Susan practices yoga, meditation, and all that zen stuff many of us remember was so popular in the 70’s and she has been doing so for a very long time. I am such a realist that I have never put much stock in any of these approaches to mental and physical well-being. But here I was in what was at one point, the most desperate of situations, and this is where my mind landed. So I would just think to myself, “Susan — relax” because I associated that feeling with her name. I felt that’s what she would tell me and help me do if she were present. Ironically, those of us who know Susan are well aware that even she, with all her faithful practice, is not always relaxed. But maybe that’s the point. It’s not an inherited trait, magic, or automatic. You have to know how to get yourself there and she does. I know she has helped many people through her yoga and meditation teachings.

I began communicating with Susan long distance from France and continued when I got home. She provided me with some great resources to embark on my exploration of meditation. Coincidentally, she pointed out that the current issue of the Oprah magazine featured an entire spread on meditation for beginners. That seemed like fate. She also recommended some excellent apps like Headspace and Insight Timer that contain literally thousands of guided meditations. I jumped right on the bandwagon and began to read and experiment even going so far a as purchasing an Oprah-Deepak Chopra collaboration of meditations titled “Getting Unstuck”. These are all things I never would have considered doing before I was pushed to the brink. What I love most about Susan is that she is not preachy about the things she believes in — a habit many “believers” have that usually just turns people off. Instead, she quietly waits in the wings until you are ready and then she is totally there for you when you realize you need to tap into her wisdom.

Eventually Susan and I were able to connect in person. She guided me through a simple meditation and shared several books with me on meditation, mindfulness, and living happy. For me, there’s nothing particularly earth-shattering in anything I’ve read or learned so far. I see it more as an affirmation of thoughts and ideas I have had but maybe not practiced as much as I should. For example, the idea that positive habits and attitudes fuel well-being is merely common sense though not necessarily easily accomplished. And I could certainly use this approach to life now more than ever.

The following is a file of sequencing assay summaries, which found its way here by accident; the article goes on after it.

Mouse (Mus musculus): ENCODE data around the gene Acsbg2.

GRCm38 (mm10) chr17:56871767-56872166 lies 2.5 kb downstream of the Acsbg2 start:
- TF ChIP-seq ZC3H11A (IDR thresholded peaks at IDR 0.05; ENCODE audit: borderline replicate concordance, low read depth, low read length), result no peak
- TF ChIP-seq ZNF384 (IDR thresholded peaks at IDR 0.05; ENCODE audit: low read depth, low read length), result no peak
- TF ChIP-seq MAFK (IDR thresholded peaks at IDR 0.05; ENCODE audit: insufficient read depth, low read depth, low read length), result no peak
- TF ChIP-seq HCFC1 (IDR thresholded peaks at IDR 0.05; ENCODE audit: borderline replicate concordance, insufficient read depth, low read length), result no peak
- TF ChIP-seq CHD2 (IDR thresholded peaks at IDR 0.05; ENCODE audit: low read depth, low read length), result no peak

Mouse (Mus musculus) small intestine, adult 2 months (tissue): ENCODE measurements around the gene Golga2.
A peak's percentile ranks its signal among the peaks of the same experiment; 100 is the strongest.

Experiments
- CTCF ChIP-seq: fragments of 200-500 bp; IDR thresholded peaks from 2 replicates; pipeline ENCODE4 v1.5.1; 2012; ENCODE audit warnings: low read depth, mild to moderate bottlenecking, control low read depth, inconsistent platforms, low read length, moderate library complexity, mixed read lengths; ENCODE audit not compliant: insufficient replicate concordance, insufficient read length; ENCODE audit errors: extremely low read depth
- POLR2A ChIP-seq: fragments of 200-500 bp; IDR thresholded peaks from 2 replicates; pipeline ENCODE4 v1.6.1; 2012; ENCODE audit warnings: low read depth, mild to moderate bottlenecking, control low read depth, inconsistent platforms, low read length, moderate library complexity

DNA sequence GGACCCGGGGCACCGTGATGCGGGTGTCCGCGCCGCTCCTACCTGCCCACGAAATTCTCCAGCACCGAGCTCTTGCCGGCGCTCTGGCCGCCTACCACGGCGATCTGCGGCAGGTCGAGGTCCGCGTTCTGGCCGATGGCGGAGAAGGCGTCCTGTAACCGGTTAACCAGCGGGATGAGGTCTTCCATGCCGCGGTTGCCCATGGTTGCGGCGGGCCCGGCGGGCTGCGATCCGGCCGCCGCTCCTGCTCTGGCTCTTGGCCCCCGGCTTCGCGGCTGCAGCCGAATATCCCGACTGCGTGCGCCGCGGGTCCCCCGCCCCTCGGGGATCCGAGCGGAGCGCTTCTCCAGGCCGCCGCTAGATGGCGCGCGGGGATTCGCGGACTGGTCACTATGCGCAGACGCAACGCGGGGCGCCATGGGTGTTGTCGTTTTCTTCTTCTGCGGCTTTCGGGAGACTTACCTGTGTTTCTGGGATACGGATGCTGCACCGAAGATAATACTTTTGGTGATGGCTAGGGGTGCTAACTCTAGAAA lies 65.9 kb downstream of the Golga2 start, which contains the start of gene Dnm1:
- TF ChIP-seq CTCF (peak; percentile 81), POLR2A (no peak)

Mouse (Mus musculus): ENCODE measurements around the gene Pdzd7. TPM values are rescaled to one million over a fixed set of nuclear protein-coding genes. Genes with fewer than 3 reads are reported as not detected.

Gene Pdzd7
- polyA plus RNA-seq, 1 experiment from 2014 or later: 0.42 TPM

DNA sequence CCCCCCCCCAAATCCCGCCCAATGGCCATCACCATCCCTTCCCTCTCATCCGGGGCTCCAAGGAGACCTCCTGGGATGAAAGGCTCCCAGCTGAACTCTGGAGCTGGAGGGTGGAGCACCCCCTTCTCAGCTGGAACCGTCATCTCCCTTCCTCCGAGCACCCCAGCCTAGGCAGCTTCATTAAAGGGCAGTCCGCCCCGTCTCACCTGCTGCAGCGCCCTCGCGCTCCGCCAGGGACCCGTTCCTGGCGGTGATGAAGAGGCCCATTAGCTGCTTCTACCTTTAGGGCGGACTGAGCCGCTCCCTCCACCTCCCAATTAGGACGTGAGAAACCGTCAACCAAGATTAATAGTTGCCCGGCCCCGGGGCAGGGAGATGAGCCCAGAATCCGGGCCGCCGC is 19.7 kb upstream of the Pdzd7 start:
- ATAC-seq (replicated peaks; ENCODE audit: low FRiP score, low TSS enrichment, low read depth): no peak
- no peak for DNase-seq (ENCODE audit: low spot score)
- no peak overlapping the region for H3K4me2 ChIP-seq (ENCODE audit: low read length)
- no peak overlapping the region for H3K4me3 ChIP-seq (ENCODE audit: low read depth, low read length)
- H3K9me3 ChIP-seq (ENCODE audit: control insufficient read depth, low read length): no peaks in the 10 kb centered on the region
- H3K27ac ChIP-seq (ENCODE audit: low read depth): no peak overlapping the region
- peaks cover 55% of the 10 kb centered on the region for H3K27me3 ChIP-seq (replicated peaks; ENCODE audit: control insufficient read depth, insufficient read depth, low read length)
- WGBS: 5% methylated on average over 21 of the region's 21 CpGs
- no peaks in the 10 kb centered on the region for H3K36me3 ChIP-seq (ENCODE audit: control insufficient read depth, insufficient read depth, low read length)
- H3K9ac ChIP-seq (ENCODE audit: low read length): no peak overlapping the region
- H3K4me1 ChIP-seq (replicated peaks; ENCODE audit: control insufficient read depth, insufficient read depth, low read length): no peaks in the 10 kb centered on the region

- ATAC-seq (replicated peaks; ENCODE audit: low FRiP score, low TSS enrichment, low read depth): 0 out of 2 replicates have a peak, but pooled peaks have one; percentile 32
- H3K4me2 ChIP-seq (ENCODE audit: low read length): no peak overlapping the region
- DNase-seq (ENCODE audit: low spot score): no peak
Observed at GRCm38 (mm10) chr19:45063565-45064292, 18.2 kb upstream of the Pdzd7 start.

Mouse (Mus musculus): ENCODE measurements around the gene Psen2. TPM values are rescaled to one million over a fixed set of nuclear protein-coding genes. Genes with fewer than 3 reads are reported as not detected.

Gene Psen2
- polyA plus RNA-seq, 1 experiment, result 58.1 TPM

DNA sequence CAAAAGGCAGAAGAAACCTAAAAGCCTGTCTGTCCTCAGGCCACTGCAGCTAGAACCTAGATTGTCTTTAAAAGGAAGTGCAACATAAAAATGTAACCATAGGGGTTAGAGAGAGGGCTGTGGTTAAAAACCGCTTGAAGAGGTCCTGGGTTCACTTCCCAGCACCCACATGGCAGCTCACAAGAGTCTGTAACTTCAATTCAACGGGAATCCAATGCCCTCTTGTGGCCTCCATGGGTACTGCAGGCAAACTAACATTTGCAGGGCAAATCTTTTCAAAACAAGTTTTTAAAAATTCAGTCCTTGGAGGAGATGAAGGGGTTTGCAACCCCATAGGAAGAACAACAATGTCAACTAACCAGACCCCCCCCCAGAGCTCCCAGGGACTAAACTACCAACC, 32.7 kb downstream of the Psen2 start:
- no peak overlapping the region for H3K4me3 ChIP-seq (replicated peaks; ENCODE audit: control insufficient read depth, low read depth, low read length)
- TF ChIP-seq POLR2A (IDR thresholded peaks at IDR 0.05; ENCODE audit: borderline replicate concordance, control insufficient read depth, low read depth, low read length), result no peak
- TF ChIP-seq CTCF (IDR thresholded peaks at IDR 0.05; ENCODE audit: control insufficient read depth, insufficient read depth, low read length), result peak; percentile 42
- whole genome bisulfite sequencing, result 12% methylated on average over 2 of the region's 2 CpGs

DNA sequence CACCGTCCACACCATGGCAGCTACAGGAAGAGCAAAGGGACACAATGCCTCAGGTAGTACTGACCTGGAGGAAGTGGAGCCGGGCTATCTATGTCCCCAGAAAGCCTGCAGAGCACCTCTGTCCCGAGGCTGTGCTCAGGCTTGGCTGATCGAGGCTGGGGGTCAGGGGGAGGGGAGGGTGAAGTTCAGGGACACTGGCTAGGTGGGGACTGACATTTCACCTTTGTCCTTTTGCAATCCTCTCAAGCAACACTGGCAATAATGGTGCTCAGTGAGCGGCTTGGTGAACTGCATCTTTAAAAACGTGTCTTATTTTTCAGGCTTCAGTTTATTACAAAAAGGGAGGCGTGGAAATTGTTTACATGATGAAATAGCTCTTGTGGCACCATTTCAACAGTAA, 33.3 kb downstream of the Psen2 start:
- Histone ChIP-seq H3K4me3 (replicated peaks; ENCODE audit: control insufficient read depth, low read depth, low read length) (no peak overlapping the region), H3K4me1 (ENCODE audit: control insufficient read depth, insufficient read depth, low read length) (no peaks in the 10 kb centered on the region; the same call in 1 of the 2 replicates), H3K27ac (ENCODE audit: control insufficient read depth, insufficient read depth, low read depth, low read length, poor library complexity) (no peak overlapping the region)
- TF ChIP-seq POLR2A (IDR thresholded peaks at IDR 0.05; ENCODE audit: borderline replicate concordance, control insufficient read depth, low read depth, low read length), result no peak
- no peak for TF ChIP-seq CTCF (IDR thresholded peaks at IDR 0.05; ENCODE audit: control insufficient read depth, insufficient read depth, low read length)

During this period when much of my time is being spent waiting between one appointment or procedure to the next, exploring this new field of thought has been at the very least a great diversion. Even just a small effort has paid off. Whenever I need to set aside fears and concerns about my health, I put on my headphones and tune in to one or another meditation. I’m never sure if I am doing it right or wrong, but I don’t think that really matters. Any attempt at creating some peace in my mind is beneficial.

So, as you can see, just like Cool Hand Luke, I’m getting my mind right… or trying to anyway. I have yet to face that MRI, but I am hoping when I do that I can achieve some level of calm to help me get through it. On a larger scale, I am definitely finding that using my down time (from doctors, tests, etc.) to expand my knowledge, understanding, and practice of meditation and other eastern wisdoms is helping me follow a much more positive path than I otherwise might have through this difficult part of my journey in life.

On the Brink


Niagara Falls 2003

Sometimes life presents challenges you didn’t expect — challenges you didn’t sign up for. If you’re a control type person, someone who thinks things out and plans all the time like me, you’re thinking, “No way was that on my list!” You’re even indignant about it because, after all, you are supposed to be the one who’s in control. Right? Well, apparently, not all the time.